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Sale of controlled substances between pharmacies is not permitted

February 9, 2022
Such activities must stop unless specific circumstances are met.

The Controlled Drugs and Substances Act (CDSA), including its Narcotic Control Regulations (NCR) and the Benzodiazepine and Other Targeted Substances Regulations (BOTSR), prohibits the repackaging and/or sale of controlled substances from one pharmacy to another, except in shortage or emergency situations. Controlled substances include narcotics, controlled drugs, and targeted drugs.

Given this, regulated members have asked when the sale of controlled substances between pharmacies IS permitted. Health Canada’s Controlled Substances and Cannabis Branch has advised the following:

“Scenarios are evaluated on a case-by-case basis. Generally speaking, emergency purposes could include an urgent public health need, a critical shortage of stock, or an order that could not be processed by a pharmacist that required immediate action. The sections of the regulations that allow for emergency sale or provision of controlled substances are not intended to be used for stock management purposes. Such sales or provisions are to be done on a prescription basis. Typically, the quantities involved would be limited to what is necessary to fill a single prescription.”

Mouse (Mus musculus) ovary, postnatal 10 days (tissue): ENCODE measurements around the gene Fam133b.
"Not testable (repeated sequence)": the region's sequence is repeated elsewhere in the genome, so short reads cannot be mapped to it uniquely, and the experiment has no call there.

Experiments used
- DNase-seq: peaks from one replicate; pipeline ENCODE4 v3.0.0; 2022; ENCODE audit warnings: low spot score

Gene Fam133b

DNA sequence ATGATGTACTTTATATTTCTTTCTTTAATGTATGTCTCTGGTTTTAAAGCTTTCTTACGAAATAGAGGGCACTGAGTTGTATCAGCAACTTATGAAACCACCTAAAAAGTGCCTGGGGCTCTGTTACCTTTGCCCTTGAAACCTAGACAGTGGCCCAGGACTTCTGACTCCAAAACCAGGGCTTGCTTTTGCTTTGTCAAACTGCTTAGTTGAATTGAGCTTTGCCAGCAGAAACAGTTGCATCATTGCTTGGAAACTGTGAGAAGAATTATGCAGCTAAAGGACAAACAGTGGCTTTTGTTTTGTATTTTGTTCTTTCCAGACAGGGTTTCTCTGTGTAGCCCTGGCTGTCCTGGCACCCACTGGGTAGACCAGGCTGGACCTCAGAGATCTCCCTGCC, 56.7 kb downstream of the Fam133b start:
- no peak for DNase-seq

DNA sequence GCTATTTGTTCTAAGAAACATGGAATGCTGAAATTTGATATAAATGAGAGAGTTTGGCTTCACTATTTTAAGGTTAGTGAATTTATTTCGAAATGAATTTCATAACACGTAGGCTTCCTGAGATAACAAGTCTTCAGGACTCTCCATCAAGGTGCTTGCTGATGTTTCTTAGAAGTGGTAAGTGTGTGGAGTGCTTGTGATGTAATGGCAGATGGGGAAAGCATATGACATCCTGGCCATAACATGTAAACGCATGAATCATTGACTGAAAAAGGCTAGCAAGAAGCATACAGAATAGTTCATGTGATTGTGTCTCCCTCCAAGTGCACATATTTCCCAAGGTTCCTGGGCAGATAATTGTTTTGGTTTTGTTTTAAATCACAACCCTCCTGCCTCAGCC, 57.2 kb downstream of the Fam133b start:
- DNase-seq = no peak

Thus, the legislation prohibits a pharmacy from acting as a wholesaler without a dealer’s licence. If your pharmacy is engaged in supplying other pharmacies with narcotics, controlled drugs, or targeted substances through a compounding and repackaging agreement then this activity must stop, unless you can show evidence supporting these specific circumstances. As of March 31, 2022, this also includes the sale of tramadol, which will be added to Schedule 1 of the CDSA as of that date.

It is also important to be aware that ACP’s Standards of Practice for Pharmacists and Pharmacy Technicians (SPPPT) include the following definition of emergency:

“Emergency means a circumstance where a patient urgently requires a professional service that includes a restricted activity for the purposes of preventing imminent mortality or morbidity.” 

For example, if a compounding and repackaging pharmacy sold a controlled substance (e.g., tramadol) to another pharmacy on a regular basis, that would not be considered a shortage or an emergency. That activity would be considered illegal according to federal legislation. 

If there is a need to normalize the practice of compounding or repackaging controlled substances, a compounding and repackaging pharmacy must hold a licensed dealer permit issued by Health Canada, as provided for under the Narcotic Control Regulations C.R.C. 1041, the BOTSR, and as required in s2.6 of the model agreement approved by Council.

For more information, refer to Section 55(1) of the BOTSR and sections 8-16, 31(1), 34, 35, 36, and 45 of the Narcotic Control Regulations.

Remember, the Pharmacy and Drug Act requires that a compounding and repackaging agreement approved by Council be established and entered into between every pharmacy holding a compounding and repackaging licence, and each community pharmacy that it provides compounded and repackaged drugs to.